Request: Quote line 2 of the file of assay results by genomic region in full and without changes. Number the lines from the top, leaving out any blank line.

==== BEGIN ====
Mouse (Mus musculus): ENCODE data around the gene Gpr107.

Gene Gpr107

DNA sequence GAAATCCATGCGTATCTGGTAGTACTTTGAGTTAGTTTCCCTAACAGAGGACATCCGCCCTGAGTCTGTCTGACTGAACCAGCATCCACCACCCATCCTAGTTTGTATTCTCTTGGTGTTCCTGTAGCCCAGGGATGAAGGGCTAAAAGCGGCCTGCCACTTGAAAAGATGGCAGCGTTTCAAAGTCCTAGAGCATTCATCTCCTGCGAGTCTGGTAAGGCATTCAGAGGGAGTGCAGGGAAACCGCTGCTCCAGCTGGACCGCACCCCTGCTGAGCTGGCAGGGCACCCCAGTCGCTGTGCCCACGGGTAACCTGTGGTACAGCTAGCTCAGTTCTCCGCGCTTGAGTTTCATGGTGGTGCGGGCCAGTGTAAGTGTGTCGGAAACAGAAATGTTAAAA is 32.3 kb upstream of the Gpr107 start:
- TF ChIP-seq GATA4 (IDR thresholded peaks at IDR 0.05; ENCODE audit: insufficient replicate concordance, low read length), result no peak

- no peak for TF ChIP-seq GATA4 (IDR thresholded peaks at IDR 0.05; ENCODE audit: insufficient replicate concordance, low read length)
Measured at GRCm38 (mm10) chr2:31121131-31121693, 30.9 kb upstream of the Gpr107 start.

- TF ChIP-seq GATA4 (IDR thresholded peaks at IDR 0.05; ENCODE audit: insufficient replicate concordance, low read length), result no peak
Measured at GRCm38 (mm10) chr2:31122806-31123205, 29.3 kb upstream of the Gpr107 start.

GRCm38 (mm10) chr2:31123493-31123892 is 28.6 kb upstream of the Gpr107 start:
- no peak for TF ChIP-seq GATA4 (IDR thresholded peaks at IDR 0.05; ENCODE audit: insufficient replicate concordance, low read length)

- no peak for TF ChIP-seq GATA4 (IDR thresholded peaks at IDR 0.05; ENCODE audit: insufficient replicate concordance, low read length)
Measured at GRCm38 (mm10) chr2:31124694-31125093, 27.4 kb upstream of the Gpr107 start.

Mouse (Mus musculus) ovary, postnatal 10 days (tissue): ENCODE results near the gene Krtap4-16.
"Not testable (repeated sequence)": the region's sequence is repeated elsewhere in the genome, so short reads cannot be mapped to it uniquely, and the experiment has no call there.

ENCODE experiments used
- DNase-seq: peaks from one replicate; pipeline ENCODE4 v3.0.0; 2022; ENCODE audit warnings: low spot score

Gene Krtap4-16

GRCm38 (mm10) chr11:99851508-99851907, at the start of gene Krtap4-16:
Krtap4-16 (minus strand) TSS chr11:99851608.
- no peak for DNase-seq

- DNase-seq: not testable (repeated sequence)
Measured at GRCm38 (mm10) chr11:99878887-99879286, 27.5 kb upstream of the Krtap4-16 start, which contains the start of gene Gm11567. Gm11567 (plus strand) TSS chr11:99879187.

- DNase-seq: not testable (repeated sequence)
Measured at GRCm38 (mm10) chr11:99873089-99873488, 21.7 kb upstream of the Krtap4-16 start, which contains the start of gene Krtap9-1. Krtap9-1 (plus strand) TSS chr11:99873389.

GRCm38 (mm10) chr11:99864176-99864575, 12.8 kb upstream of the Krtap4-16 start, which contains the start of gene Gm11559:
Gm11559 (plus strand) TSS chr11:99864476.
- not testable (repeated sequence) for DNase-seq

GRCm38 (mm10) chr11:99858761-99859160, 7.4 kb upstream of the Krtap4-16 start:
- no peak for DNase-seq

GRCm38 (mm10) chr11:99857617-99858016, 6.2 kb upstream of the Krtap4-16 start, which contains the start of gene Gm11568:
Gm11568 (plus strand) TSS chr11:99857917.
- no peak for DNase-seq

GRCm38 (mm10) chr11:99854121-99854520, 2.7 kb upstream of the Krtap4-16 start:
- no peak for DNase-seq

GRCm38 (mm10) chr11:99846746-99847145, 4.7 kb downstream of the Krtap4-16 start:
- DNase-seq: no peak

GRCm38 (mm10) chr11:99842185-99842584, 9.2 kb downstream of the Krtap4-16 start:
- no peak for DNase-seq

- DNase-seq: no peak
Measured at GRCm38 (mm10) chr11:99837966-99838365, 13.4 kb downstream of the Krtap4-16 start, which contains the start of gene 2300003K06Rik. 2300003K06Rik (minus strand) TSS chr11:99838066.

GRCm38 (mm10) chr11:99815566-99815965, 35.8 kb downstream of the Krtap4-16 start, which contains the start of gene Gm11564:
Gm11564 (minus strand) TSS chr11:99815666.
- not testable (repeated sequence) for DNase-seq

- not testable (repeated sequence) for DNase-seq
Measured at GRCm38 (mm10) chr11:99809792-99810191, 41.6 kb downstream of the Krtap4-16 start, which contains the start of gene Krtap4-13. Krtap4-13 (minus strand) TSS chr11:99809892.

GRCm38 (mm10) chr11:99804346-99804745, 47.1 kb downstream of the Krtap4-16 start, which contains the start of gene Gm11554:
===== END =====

Gene Gpr107